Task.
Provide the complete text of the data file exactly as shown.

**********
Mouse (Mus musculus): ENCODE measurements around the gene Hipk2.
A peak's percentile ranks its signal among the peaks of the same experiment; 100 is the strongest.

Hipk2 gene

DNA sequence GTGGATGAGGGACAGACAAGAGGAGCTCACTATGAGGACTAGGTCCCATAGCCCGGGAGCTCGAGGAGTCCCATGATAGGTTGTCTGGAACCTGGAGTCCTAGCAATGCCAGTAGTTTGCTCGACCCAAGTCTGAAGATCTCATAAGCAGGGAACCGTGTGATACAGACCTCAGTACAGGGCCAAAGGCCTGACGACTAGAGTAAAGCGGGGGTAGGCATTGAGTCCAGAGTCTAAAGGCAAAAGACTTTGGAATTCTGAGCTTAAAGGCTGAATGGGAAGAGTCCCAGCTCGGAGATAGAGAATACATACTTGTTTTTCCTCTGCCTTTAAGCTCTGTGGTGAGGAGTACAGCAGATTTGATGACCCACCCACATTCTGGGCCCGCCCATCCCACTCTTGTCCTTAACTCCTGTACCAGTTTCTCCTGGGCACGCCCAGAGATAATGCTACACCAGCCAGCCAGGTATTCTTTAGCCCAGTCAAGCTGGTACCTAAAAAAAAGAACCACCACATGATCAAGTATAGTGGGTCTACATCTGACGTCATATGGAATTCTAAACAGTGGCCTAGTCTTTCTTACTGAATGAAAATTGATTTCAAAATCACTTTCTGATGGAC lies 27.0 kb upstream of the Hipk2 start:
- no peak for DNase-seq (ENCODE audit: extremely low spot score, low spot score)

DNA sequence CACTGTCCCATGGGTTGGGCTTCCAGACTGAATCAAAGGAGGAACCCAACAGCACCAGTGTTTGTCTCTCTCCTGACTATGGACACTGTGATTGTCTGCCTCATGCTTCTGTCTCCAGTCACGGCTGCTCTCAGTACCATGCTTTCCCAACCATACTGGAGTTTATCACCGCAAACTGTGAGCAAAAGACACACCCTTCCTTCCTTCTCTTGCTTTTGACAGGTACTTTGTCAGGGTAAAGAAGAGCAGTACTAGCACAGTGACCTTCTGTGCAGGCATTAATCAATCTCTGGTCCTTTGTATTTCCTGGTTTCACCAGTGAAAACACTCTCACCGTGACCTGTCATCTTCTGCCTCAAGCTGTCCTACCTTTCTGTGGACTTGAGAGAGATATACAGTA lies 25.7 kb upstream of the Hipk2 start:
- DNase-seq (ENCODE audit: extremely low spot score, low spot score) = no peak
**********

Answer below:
Mouse (Mus musculus): ENCODE measurements around the gene Hipk2.
A peak's percentile ranks its signal among the peaks of the same experiment; 100 is the strongest.

Hipk2 gene

DNA sequence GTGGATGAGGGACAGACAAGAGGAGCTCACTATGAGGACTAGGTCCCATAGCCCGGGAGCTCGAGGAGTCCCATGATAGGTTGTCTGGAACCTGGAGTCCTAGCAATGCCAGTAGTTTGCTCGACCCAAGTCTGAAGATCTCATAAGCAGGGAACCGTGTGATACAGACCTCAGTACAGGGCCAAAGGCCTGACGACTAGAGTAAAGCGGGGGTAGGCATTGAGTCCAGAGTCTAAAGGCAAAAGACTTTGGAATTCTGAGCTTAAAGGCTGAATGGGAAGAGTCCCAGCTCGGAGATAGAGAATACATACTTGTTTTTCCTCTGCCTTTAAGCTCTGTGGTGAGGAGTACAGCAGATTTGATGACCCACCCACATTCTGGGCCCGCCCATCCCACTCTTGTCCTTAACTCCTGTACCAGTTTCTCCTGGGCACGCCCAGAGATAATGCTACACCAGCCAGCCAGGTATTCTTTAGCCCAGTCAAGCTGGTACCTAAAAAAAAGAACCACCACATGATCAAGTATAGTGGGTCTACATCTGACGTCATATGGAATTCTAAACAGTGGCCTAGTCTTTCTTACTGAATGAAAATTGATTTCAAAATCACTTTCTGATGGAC lies 27.0 kb upstream of the Hipk2 start:
- no peak for DNase-seq (ENCODE audit: extremely low spot score, low spot score)

DNA sequence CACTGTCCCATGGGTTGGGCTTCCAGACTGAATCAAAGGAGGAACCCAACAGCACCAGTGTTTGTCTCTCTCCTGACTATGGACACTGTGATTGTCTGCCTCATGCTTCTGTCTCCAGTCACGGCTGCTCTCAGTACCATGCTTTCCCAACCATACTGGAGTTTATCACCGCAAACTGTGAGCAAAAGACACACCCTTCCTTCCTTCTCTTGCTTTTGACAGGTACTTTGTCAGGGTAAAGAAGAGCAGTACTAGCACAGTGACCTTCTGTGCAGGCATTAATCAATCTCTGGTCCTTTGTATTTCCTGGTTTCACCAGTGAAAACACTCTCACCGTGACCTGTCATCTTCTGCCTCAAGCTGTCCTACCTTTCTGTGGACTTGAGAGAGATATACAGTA lies 25.7 kb upstream of the Hipk2 start:
- DNase-seq (ENCODE audit: extremely low spot score, low spot score) = no peak